Meet the Ipswich student leading the local Climate Strike movement
- Credit: Archant
One young protester in Ipswich is blazing a trail as the leader of the town’s school strikes to prevent a climate catastrophe.
Thea Pettitt, a 17-year-old student from Northgate High School, is leading Ipswich’s climate change protests.
When she’s not studying physics, modern history and further maths, she is rallying students and other activists to join her to spread the message of the potential climate disaster the planet is facing.
The second climate strike protest took place on the steps of Ipswich Town Hall yesterday, with about 30 protesters with placards, flags and megaphones making themselves heard in the centre of town.
Thea said: “I think it’s in the public consciousness but there’s no sense of urgency.
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“When I found out about the strikes I did a lot of research and was shocked to find out how little time we have to save the planet.
“People don’t realise the size of the impact they can have in saving the environment.
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“The facts are scary but you have to engage with them and try and make a difference.”
Thea is practising what she preaches and has taken steps to be as eco-friendly as possible: her family use an electric car, she steers clear of cling film and single-use plastic bottles, and she recycles and uses her own bags at the supermarket.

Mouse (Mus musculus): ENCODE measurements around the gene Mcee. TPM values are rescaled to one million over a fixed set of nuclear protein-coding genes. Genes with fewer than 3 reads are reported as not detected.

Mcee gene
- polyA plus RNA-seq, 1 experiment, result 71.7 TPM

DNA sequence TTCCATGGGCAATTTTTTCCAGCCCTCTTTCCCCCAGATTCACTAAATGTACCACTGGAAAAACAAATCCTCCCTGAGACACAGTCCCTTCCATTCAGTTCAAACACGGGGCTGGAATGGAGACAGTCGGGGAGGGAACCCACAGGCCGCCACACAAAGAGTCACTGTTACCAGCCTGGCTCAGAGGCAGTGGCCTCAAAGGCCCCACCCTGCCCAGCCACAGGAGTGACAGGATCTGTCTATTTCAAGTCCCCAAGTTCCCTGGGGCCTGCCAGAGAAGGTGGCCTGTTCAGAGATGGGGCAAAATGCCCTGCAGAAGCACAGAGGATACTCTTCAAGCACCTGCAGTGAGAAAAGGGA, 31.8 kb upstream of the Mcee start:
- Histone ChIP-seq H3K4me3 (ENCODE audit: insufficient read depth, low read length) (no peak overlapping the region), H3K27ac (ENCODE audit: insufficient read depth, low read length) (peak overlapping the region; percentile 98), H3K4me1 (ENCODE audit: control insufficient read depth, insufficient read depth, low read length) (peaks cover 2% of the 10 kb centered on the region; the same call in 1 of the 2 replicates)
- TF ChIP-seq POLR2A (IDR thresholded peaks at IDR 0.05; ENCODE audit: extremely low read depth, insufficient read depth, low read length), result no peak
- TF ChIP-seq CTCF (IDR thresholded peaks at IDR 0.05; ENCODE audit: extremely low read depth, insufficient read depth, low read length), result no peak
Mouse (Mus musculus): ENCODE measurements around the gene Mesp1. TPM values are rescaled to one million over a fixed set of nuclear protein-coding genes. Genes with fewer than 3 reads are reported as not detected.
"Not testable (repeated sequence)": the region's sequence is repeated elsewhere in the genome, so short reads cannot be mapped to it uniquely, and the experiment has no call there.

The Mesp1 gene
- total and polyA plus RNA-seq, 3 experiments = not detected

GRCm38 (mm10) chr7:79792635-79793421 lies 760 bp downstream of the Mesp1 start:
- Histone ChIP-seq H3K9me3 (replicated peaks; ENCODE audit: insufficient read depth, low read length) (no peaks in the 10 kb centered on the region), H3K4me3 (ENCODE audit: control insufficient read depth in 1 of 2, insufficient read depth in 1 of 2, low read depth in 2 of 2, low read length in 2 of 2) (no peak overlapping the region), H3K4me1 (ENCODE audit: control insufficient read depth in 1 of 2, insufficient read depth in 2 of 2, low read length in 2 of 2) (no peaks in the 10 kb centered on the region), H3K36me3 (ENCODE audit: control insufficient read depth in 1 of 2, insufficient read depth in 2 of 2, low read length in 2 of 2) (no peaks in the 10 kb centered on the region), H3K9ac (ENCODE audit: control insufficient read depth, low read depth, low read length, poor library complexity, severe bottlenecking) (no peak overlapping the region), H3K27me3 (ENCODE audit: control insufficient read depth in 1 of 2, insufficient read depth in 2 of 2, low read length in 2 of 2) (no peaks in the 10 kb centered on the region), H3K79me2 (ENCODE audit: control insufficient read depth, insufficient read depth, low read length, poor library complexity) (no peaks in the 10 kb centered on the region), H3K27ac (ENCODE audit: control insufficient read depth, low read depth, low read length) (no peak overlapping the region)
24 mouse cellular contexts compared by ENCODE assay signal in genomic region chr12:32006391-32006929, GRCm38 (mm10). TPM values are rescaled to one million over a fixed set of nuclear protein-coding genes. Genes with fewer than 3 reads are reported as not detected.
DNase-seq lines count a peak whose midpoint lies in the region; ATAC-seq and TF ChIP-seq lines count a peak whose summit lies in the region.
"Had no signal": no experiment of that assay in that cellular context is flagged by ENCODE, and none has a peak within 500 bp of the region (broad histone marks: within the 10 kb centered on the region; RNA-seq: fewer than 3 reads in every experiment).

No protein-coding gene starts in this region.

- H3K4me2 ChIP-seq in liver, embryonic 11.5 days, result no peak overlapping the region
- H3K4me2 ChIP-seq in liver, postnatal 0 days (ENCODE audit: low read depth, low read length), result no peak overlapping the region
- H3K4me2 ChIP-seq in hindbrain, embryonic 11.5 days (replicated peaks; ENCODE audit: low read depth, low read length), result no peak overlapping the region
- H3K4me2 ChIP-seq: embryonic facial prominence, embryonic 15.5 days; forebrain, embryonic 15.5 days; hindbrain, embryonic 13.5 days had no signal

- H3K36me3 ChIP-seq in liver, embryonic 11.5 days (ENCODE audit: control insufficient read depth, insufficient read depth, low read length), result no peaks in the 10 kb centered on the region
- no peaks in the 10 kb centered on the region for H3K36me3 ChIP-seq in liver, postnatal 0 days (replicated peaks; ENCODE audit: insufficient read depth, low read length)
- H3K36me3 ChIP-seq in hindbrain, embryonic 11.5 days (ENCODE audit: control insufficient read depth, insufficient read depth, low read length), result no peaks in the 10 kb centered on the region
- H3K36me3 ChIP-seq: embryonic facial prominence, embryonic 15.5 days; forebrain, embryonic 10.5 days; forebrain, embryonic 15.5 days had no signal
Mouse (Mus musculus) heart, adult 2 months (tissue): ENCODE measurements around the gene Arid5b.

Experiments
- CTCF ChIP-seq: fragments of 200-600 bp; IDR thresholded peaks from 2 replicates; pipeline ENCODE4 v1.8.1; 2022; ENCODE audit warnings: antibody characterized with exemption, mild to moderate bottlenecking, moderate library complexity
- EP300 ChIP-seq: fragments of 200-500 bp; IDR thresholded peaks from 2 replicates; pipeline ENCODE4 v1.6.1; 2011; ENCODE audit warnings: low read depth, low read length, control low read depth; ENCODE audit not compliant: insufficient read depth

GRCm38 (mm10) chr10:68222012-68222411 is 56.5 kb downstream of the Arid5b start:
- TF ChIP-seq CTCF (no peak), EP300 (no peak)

Not only is she trying to make a difference herself, she’s pushing local politicians to make a difference, too, and has spoken to four local councillors to get them voting on green policies.
Since the first protest on March 15 she has also contacted Suffolk County Council’s Richard Rout, cabinet member for environment.
She was spurred into action after reading about the United Nation’s calls to halve global carbon dioxide emissions in 12 years to avoid a climate catastrophe.
Thea went on to organise Ipswich first climate strike against the wishes of her school, which opposed the students leaving classes to protest.
“I sent an email out to the entire school last time, but the school have asked me not to do that again,” added Thea.
“I understand they want their students in school, but this is potentially the biggest problem facing my generation right now and something must be done about it.”